A 1933 Soviet TT (Tokarev-Tula). Standard military side-arm in 1930-50s, it uses a high-velocity round with good penetration capability. The bottlenecked cartridge, essentially a souped-up 7.63 Mauser, gives a flat trajectory but, being common to longer-barreled submachine guns, also a considerable muzzle blast. For the ease of production, the locking lugs are lathed rather than milled and so encircle the barrel.
The grip angle is not conducive to point shooting. Sights are quite good for slow fire (if difficult to pick up in low light) but the inherent accuracy is surprisingly poor. An eight-shot group of 3" at 21ft is typical. However, the rate of fire, the power of the cartridge and the reliability represented a big improvement over the previous Soviet sidearm, the Nagant.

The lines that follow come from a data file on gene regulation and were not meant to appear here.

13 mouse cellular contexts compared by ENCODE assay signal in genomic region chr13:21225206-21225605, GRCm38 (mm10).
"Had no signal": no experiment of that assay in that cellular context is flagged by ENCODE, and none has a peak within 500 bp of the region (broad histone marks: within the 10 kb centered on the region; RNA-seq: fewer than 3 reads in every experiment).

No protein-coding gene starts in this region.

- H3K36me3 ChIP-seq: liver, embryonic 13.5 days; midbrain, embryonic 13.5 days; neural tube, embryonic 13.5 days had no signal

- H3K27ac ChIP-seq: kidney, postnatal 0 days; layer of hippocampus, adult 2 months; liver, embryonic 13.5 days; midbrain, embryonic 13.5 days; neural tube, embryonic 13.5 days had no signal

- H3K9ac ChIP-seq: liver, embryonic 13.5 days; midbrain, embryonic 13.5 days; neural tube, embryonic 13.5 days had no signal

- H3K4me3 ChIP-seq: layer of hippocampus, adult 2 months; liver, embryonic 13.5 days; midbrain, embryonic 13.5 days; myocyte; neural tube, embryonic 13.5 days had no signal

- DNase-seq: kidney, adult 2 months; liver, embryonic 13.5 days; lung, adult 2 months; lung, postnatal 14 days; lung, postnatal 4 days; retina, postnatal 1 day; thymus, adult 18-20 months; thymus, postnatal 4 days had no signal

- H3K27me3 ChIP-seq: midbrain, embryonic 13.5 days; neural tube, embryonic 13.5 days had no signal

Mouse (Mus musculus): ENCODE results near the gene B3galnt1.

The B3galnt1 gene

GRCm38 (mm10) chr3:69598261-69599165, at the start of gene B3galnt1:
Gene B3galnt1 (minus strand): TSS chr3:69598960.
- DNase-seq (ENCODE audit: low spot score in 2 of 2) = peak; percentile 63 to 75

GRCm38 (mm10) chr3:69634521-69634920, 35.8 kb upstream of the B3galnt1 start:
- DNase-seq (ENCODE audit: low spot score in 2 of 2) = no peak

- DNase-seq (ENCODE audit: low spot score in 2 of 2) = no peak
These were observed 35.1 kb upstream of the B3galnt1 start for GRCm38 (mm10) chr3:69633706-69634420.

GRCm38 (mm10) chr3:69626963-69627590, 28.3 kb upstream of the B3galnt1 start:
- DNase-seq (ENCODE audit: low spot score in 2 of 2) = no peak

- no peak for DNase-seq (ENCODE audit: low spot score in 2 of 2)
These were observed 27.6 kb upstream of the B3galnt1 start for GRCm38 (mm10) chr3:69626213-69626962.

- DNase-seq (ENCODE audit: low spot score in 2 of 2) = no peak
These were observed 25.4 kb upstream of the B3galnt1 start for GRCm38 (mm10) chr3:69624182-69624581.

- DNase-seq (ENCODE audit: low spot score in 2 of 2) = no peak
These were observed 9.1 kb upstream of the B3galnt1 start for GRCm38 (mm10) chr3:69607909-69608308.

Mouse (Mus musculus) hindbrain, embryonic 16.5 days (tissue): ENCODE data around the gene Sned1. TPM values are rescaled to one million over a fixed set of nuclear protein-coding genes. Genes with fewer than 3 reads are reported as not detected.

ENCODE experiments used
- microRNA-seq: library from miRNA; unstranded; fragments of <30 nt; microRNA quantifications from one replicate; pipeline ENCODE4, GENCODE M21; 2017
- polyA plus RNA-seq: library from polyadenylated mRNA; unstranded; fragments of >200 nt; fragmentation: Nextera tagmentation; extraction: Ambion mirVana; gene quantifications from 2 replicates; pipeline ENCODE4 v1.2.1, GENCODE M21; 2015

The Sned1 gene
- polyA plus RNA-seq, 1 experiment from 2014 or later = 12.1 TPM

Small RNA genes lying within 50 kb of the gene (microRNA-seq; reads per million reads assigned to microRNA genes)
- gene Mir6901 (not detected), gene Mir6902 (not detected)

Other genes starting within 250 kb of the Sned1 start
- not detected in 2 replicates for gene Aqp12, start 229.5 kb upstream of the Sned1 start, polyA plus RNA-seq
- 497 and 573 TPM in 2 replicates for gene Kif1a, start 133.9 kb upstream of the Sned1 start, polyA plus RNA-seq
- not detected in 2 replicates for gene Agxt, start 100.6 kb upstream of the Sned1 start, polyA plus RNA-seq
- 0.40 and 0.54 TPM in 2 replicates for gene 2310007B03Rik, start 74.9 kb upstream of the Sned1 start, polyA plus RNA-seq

The safety visible on the left of the frame was fitted to comply with BATF edict requiring an external safety on imports. In fact, the normal safety of the TT33 is the half-cock notch. The retrofitted safety should not be relied on for cocked and locked carry.
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